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20th Aug 2021

‘Alarm bells’ ringing over new football sponsorship pricing fans out of the game

Simon Lloyd

Fan groups have been fiercely opposed to Socios, fearing the platform exploits supporters’ relationships with their teams

When Inter Milan ended their iconic 26-year sponsorship with tyre manufacturer Pirelli and replaced them with a fan engagement platform called Socios, the decision was met with a mix of confusion and suspicion.

An unknown entity to many, Socios’ increasing ubiquity within the game was highlighted by the announcement that, on top of his reported $41 million annual net salary, Lionel Messi received a “large number” of fan tokens for joining PSG.

A portfolio which already included the likes of Barcelona, Manchester City, Juventus and the Parisian giants has now been bolstered by Valencia, Arsenal, Everton, Aston Villa and Leeds United.

But while Socios’ emergence is being touted as an exciting, new age for fan engagement, some supporters’ groups fear it is yet another example of fans being commodified by the clubs they support.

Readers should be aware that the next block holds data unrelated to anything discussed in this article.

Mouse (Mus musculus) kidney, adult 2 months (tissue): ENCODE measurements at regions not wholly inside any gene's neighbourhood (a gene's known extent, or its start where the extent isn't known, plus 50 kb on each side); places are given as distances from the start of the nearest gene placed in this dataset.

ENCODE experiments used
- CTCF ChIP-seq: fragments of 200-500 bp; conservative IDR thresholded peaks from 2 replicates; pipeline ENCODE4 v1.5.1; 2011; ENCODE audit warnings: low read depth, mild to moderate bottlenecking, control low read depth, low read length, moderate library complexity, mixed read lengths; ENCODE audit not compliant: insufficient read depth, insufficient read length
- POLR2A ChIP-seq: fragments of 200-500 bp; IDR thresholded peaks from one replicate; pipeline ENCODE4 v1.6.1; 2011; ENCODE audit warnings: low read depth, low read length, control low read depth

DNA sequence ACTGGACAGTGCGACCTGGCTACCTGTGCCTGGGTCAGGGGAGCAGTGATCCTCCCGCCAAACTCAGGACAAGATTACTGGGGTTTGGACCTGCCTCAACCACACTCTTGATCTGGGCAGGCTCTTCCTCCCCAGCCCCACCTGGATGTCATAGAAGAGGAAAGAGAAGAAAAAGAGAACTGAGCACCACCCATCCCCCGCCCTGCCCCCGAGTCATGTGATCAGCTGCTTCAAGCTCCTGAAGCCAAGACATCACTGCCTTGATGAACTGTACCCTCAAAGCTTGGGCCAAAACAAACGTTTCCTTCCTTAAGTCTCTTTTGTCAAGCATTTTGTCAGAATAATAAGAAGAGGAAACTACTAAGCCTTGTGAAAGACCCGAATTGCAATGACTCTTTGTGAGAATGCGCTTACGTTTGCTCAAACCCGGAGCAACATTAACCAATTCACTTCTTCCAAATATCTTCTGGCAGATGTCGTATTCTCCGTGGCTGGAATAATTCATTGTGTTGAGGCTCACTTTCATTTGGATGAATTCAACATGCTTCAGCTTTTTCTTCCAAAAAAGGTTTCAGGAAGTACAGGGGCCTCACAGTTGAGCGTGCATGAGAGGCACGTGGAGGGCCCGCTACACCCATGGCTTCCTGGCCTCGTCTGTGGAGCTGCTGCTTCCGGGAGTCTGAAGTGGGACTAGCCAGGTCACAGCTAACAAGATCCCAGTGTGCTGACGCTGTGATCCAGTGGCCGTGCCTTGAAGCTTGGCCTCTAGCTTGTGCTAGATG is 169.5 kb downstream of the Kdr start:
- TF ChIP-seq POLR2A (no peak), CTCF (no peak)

“Alarm bells start ringing when you see something like this coming in, you having to pay money to engage with the club.”

– Adam Willerton, Leeds United Supporters’ Trust

Days after Leeds United announced their commercial partnership with Socios, their Supporters’ Trust released a statement outlining concerns and questioning the need to monetise fan engagement.

“Using cryptocurrency, fans will be able to purchase $LUFC tokens which will enable them to vote and interact with the club in ways that those without these tokens can’t,” the statement added.

“Not only will the value of these tokens fluctuate, but non-Leeds United fans will also be able to buy and sell them, potentially profiting financially while many Leeds fans lose out.”

Leeds fans’ concerns were similar to those expressed by West Ham supporters when a similar deal with Socios was announced in the summer of 2019. The London club’s fans were against the partnership from the start, appealing to the club to cancel it. The supporters’ vehement opposition saw the club end the partnership a year later without a single token ever being issued.